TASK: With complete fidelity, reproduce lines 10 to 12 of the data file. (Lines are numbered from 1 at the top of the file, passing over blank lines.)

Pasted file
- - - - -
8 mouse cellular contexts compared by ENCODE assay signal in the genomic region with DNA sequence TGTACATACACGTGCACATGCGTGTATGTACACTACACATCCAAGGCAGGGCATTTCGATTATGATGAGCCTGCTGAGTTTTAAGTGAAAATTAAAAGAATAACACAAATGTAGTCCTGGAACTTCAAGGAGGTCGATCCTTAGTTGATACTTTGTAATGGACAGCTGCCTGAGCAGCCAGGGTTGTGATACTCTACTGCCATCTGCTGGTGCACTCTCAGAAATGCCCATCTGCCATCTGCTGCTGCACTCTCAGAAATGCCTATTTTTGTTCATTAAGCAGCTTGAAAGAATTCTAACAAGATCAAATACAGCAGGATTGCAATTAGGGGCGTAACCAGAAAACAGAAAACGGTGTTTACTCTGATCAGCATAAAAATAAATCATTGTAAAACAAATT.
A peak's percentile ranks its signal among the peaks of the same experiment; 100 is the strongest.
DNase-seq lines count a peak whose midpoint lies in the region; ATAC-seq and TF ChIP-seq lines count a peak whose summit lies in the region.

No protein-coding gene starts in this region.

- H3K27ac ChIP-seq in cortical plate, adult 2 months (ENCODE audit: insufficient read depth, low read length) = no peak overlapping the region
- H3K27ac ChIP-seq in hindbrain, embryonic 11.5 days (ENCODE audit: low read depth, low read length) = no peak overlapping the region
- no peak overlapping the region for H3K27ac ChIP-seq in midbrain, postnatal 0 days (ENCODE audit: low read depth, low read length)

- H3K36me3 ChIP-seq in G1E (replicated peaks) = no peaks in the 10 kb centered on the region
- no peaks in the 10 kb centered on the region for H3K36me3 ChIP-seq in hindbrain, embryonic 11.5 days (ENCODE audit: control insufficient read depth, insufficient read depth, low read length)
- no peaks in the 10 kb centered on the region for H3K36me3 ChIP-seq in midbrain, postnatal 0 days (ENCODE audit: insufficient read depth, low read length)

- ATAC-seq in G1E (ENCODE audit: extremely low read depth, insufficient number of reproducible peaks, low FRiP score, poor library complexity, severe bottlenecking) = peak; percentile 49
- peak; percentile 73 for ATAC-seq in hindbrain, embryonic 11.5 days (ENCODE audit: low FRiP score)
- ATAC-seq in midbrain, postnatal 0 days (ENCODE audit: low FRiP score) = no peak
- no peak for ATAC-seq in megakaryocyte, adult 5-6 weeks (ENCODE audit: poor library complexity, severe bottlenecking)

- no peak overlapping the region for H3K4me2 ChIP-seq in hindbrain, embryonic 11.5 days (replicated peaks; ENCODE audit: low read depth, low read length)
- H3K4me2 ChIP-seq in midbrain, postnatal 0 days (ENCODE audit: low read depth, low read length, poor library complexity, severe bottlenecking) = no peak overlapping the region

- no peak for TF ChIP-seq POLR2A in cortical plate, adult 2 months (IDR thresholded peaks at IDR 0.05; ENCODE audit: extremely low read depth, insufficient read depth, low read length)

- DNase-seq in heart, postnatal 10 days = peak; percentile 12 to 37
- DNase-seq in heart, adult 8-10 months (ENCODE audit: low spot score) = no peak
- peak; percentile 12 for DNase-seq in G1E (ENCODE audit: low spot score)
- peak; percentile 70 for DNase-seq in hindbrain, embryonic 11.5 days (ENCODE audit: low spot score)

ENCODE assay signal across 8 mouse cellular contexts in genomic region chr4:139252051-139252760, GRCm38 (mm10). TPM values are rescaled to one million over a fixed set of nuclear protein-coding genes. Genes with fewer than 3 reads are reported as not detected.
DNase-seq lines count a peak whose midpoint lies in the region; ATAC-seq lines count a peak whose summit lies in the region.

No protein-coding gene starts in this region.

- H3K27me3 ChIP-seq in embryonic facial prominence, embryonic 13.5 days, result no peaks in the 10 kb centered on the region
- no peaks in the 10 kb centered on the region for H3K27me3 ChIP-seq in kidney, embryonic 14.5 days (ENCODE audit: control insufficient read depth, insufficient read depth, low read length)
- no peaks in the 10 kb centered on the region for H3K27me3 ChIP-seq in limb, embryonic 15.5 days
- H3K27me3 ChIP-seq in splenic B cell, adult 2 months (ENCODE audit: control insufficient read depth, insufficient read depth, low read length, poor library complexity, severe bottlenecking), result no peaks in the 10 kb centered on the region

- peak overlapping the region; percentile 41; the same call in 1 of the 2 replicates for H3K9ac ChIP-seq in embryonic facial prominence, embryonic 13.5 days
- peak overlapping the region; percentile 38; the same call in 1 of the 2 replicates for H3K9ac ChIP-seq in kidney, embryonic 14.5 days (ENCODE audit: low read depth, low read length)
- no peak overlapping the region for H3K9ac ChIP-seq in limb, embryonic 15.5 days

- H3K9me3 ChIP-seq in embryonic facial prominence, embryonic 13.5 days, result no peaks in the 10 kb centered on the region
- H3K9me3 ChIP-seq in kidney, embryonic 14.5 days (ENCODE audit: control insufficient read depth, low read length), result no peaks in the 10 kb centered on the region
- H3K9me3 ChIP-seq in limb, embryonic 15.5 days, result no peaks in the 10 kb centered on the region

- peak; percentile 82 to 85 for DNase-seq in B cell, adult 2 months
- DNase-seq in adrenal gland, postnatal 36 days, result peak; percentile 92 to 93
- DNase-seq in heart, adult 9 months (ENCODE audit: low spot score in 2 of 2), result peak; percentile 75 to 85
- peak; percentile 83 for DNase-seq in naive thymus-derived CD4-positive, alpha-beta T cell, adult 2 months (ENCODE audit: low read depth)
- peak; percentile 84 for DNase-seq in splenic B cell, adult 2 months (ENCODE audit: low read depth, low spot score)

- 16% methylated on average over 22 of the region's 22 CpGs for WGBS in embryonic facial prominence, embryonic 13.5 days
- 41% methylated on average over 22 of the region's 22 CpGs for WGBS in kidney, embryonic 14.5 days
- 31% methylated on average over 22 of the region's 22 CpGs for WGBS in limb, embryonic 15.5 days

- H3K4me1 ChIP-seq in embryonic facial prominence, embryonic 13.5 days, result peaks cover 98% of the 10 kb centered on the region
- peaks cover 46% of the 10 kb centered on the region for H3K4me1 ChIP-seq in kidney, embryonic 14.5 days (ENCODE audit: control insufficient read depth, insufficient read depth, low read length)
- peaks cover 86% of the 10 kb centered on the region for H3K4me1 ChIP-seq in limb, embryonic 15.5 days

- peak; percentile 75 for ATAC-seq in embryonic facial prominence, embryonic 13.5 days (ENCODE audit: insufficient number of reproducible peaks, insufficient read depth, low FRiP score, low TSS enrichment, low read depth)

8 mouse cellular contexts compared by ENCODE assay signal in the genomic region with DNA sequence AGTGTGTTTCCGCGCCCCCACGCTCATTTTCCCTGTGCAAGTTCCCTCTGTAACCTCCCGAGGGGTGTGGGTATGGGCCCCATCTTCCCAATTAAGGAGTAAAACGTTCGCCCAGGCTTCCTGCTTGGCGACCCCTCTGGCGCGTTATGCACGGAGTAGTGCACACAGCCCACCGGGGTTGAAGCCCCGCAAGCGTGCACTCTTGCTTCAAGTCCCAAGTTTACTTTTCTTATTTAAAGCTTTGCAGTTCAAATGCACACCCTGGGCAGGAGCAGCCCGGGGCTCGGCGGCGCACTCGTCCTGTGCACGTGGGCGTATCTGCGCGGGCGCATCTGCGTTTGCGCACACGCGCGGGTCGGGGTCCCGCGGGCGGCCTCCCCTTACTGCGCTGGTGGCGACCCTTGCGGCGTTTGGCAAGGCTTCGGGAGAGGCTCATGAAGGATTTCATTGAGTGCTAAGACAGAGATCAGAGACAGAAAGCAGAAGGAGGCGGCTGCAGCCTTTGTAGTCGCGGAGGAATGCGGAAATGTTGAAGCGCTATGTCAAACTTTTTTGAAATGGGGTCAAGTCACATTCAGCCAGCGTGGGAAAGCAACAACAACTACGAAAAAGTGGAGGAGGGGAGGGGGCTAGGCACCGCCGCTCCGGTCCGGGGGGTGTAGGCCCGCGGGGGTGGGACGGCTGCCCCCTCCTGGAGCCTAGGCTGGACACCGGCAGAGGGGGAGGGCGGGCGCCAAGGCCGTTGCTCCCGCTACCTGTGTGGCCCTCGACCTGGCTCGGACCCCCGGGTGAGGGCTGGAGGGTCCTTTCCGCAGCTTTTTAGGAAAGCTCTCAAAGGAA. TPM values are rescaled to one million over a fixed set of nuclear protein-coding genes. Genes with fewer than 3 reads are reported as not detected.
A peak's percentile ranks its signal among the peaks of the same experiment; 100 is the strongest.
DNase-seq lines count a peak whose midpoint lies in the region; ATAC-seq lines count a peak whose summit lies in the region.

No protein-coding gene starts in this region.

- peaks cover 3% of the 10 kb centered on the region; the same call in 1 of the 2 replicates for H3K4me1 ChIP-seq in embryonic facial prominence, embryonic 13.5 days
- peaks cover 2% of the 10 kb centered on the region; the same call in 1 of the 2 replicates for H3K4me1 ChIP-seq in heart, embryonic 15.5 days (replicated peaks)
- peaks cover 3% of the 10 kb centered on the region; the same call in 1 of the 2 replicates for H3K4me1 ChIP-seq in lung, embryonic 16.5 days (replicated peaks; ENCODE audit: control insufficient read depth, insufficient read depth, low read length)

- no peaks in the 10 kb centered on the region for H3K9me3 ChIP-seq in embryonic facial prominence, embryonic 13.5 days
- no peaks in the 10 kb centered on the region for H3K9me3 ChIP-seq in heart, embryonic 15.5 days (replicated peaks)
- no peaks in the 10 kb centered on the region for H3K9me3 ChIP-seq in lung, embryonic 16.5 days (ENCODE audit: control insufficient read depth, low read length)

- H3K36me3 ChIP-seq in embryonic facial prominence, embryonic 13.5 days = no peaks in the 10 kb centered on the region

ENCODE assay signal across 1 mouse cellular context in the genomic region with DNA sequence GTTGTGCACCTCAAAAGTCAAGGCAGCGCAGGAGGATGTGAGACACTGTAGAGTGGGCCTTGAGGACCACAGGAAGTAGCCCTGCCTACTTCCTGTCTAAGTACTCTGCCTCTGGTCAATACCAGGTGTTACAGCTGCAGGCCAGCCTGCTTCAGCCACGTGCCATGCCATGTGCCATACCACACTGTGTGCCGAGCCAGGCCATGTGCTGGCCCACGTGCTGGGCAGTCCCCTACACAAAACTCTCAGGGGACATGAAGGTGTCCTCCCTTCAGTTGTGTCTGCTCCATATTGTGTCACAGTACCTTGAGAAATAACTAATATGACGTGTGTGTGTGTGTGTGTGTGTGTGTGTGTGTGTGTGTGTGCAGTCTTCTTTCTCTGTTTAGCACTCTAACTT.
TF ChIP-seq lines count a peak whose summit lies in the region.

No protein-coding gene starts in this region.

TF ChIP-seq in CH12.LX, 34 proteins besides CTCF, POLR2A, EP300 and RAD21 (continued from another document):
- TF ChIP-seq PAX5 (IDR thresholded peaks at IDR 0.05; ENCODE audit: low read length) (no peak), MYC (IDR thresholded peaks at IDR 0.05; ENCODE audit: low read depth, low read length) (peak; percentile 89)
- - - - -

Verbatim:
- no peaks in the 10 kb centered on the region for H3K36me3 ChIP-seq in midbrain, postnatal 0 days (ENCODE audit: insufficient read depth, low read length)

- ATAC-seq in G1E (ENCODE audit: extremely low read depth, insufficient number of reproducible peaks, low FRiP score, poor library complexity, severe bottlenecking) = peak; percentile 49
- peak; percentile 73 for ATAC-seq in hindbrain, embryonic 11.5 days (ENCODE audit: low FRiP score)